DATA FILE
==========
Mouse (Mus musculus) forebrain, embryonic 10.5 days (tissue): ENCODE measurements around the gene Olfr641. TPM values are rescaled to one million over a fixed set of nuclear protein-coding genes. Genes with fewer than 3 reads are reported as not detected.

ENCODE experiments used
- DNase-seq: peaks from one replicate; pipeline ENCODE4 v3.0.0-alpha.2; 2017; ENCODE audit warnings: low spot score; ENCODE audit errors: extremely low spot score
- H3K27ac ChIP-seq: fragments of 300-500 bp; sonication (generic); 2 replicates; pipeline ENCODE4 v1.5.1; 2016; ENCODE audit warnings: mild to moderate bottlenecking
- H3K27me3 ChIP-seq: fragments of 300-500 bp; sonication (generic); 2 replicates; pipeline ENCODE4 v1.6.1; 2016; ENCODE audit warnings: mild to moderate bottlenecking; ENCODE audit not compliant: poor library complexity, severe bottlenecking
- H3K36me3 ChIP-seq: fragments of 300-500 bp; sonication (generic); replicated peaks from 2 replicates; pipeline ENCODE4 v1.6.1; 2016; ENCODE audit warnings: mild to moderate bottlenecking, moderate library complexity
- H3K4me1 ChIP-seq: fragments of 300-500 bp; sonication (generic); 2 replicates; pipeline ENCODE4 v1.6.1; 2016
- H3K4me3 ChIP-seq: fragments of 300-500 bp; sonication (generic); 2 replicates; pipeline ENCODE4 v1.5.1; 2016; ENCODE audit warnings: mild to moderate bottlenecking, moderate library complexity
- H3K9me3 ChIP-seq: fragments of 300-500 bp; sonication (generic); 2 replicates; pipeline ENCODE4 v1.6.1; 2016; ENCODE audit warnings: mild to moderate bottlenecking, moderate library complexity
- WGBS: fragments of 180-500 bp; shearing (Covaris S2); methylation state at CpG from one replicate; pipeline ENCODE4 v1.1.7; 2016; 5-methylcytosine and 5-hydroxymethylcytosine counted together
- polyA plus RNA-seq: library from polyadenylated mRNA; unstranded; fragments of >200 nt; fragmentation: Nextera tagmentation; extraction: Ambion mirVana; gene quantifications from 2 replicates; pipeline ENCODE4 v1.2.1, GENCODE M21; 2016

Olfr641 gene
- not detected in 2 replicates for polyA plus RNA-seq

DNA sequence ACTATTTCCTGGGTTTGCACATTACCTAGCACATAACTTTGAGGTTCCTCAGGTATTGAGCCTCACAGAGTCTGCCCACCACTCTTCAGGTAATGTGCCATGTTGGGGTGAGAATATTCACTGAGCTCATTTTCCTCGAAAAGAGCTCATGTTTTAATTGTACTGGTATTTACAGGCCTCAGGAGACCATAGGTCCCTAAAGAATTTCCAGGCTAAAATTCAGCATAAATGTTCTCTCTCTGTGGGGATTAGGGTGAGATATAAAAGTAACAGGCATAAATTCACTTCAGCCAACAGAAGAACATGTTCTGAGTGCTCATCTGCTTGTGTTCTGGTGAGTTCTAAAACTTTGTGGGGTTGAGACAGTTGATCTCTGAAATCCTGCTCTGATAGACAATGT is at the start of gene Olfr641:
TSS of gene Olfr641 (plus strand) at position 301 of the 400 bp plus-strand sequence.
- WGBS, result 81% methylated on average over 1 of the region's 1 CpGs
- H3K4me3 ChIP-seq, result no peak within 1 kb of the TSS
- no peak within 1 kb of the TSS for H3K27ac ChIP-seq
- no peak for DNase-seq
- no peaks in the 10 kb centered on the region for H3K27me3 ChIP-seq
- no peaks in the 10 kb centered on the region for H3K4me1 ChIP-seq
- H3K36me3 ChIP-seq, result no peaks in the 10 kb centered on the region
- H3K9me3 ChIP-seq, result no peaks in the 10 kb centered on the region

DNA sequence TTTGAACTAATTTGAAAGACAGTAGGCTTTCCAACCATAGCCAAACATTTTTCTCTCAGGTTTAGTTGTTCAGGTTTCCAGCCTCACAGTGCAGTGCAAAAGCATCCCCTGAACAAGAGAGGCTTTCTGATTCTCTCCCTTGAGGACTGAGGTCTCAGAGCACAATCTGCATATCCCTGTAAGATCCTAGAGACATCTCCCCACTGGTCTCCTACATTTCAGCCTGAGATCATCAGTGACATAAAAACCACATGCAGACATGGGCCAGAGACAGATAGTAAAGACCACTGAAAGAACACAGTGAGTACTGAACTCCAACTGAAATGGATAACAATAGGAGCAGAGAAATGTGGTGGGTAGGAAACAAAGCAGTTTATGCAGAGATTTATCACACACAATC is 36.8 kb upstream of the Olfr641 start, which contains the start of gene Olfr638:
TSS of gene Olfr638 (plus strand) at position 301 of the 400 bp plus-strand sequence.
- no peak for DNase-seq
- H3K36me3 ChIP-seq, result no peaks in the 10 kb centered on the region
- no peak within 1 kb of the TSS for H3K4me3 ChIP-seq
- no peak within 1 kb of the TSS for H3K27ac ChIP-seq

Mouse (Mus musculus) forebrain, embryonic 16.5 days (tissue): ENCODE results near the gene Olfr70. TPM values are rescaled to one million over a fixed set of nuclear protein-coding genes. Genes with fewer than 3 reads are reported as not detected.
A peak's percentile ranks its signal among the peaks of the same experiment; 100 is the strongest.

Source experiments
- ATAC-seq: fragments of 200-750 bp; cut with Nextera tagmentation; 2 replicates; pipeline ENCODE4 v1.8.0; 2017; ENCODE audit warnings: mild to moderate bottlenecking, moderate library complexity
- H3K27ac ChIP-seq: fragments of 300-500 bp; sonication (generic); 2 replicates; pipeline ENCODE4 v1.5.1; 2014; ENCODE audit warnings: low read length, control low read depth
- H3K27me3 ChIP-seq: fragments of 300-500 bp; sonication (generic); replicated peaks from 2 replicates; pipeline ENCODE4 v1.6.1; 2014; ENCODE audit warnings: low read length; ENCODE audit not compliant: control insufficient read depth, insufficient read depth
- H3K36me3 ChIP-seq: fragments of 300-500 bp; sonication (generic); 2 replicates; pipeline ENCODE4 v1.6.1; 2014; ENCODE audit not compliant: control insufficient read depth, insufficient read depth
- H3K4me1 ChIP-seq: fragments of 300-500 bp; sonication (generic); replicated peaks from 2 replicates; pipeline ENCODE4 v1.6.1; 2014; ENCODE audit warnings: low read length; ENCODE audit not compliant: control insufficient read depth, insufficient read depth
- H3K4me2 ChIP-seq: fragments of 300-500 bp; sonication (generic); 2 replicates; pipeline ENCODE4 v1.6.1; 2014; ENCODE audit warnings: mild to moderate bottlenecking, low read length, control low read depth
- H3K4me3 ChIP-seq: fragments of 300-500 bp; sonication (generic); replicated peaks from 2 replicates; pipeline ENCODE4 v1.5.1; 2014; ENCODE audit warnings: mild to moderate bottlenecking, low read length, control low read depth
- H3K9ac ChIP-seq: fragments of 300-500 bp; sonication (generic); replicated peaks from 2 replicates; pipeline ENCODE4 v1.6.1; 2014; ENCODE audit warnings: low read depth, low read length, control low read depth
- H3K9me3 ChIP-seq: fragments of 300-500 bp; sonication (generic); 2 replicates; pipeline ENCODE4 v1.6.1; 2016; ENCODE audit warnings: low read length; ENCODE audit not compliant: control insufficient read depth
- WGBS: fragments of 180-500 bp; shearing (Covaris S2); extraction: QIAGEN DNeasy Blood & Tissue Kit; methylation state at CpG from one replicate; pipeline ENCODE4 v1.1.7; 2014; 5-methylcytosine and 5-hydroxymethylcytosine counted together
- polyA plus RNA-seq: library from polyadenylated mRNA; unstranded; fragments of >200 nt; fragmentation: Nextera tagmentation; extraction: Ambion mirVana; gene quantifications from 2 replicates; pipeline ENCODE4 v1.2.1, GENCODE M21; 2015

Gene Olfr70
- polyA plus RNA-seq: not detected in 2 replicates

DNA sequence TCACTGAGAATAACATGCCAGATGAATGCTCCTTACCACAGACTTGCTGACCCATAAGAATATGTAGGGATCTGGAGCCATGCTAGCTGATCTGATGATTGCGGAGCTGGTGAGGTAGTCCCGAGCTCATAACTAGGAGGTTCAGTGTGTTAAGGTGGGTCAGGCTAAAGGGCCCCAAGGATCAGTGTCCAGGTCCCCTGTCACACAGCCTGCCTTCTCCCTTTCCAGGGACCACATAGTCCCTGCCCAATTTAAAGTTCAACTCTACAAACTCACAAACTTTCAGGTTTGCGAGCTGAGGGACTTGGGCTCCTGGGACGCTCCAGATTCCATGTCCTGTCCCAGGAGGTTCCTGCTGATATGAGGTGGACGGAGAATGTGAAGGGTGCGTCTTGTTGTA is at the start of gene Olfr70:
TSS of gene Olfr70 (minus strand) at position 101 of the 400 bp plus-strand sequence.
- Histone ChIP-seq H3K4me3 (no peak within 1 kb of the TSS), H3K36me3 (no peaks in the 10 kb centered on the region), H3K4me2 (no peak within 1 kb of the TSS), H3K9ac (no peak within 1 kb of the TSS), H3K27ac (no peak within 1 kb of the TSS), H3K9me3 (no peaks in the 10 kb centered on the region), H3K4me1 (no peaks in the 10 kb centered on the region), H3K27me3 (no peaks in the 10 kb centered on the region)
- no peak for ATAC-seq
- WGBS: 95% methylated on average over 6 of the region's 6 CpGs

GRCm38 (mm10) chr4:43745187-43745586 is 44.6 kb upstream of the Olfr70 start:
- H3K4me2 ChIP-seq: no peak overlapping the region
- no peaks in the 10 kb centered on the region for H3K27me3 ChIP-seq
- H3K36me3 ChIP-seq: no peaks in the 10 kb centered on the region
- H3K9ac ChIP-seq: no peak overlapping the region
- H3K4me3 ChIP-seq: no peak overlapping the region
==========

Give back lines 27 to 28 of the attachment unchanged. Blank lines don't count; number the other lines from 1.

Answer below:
- H3K36me3 ChIP-seq, result no peaks in the 10 kb centered on the region
- no peak within 1 kb of the TSS for H3K4me3 ChIP-seq